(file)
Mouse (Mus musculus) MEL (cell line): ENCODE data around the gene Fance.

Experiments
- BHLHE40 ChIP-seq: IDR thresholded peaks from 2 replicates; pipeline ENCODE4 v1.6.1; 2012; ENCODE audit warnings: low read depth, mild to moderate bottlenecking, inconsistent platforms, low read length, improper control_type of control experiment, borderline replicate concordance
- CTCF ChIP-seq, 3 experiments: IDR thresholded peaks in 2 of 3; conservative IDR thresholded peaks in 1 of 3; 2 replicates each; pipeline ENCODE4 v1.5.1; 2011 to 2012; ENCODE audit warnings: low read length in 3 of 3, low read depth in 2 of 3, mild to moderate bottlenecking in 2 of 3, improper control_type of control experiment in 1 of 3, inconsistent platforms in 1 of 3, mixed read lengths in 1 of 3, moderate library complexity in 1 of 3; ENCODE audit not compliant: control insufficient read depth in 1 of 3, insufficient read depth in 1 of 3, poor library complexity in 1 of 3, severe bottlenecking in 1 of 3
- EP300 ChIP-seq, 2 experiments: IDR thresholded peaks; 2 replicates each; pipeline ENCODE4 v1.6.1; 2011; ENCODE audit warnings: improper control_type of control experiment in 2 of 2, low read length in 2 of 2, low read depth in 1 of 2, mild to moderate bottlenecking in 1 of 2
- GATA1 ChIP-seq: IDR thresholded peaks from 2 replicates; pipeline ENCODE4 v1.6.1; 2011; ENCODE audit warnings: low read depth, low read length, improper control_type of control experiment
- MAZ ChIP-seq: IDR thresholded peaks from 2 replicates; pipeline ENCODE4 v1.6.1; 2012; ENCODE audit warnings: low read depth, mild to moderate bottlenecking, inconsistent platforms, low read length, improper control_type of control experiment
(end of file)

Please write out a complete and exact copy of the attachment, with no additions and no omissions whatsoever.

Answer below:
Mouse (Mus musculus) MEL (cell line): ENCODE data around the gene Fance.

Experiments
- BHLHE40 ChIP-seq: IDR thresholded peaks from 2 replicates; pipeline ENCODE4 v1.6.1; 2012; ENCODE audit warnings: low read depth, mild to moderate bottlenecking, inconsistent platforms, low read length, improper control_type of control experiment, borderline replicate concordance
- CTCF ChIP-seq, 3 experiments: IDR thresholded peaks in 2 of 3; conservative IDR thresholded peaks in 1 of 3; 2 replicates each; pipeline ENCODE4 v1.5.1; 2011 to 2012; ENCODE audit warnings: low read length in 3 of 3, low read depth in 2 of 3, mild to moderate bottlenecking in 2 of 3, improper control_type of control experiment in 1 of 3, inconsistent platforms in 1 of 3, mixed read lengths in 1 of 3, moderate library complexity in 1 of 3; ENCODE audit not compliant: control insufficient read depth in 1 of 3, insufficient read depth in 1 of 3, poor library complexity in 1 of 3, severe bottlenecking in 1 of 3
- EP300 ChIP-seq, 2 experiments: IDR thresholded peaks; 2 replicates each; pipeline ENCODE4 v1.6.1; 2011; ENCODE audit warnings: improper control_type of control experiment in 2 of 2, low read length in 2 of 2, low read depth in 1 of 2, mild to moderate bottlenecking in 1 of 2
- GATA1 ChIP-seq: IDR thresholded peaks from 2 replicates; pipeline ENCODE4 v1.6.1; 2011; ENCODE audit warnings: low read depth, low read length, improper control_type of control experiment
- MAZ ChIP-seq: IDR thresholded peaks from 2 replicates; pipeline ENCODE4 v1.6.1; 2012; ENCODE audit warnings: low read depth, mild to moderate bottlenecking, inconsistent platforms, low read length, improper control_type of control experiment